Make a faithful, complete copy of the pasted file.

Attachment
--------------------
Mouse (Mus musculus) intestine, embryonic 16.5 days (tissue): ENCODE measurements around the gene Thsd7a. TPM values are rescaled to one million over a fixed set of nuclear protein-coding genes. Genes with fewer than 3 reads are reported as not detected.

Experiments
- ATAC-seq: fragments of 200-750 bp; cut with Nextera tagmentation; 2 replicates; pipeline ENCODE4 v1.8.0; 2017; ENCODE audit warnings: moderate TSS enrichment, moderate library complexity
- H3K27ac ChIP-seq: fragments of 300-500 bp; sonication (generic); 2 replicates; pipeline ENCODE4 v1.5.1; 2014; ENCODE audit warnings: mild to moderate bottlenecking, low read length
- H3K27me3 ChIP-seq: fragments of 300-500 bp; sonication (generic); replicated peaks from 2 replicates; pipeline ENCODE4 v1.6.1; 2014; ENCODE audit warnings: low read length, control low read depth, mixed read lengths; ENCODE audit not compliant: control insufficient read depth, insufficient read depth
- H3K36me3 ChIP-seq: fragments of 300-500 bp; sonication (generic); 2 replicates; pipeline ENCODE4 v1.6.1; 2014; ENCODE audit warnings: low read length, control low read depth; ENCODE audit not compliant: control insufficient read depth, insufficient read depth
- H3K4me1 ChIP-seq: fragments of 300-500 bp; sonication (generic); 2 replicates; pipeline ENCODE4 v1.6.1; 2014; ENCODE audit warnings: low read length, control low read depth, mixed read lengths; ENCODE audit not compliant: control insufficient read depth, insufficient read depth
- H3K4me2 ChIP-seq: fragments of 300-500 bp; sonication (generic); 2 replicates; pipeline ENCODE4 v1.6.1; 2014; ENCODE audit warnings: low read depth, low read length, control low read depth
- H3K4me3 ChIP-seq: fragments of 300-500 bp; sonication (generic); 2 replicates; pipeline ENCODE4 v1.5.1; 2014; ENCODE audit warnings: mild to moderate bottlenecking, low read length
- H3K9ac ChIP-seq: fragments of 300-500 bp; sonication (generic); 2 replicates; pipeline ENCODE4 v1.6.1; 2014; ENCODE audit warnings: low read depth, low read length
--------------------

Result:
Mouse (Mus musculus) intestine, embryonic 16.5 days (tissue): ENCODE measurements around the gene Thsd7a. TPM values are rescaled to one million over a fixed set of nuclear protein-coding genes. Genes with fewer than 3 reads are reported as not detected.

Experiments
- ATAC-seq: fragments of 200-750 bp; cut with Nextera tagmentation; 2 replicates; pipeline ENCODE4 v1.8.0; 2017; ENCODE audit warnings: moderate TSS enrichment, moderate library complexity
- H3K27ac ChIP-seq: fragments of 300-500 bp; sonication (generic); 2 replicates; pipeline ENCODE4 v1.5.1; 2014; ENCODE audit warnings: mild to moderate bottlenecking, low read length
- H3K27me3 ChIP-seq: fragments of 300-500 bp; sonication (generic); replicated peaks from 2 replicates; pipeline ENCODE4 v1.6.1; 2014; ENCODE audit warnings: low read length, control low read depth, mixed read lengths; ENCODE audit not compliant: control insufficient read depth, insufficient read depth
- H3K36me3 ChIP-seq: fragments of 300-500 bp; sonication (generic); 2 replicates; pipeline ENCODE4 v1.6.1; 2014; ENCODE audit warnings: low read length, control low read depth; ENCODE audit not compliant: control insufficient read depth, insufficient read depth
- H3K4me1 ChIP-seq: fragments of 300-500 bp; sonication (generic); 2 replicates; pipeline ENCODE4 v1.6.1; 2014; ENCODE audit warnings: low read length, control low read depth, mixed read lengths; ENCODE audit not compliant: control insufficient read depth, insufficient read depth
- H3K4me2 ChIP-seq: fragments of 300-500 bp; sonication (generic); 2 replicates; pipeline ENCODE4 v1.6.1; 2014; ENCODE audit warnings: low read depth, low read length, control low read depth
- H3K4me3 ChIP-seq: fragments of 300-500 bp; sonication (generic); 2 replicates; pipeline ENCODE4 v1.5.1; 2014; ENCODE audit warnings: mild to moderate bottlenecking, low read length
- H3K9ac ChIP-seq: fragments of 300-500 bp; sonication (generic); 2 replicates; pipeline ENCODE4 v1.6.1; 2014; ENCODE audit warnings: low read depth, low read length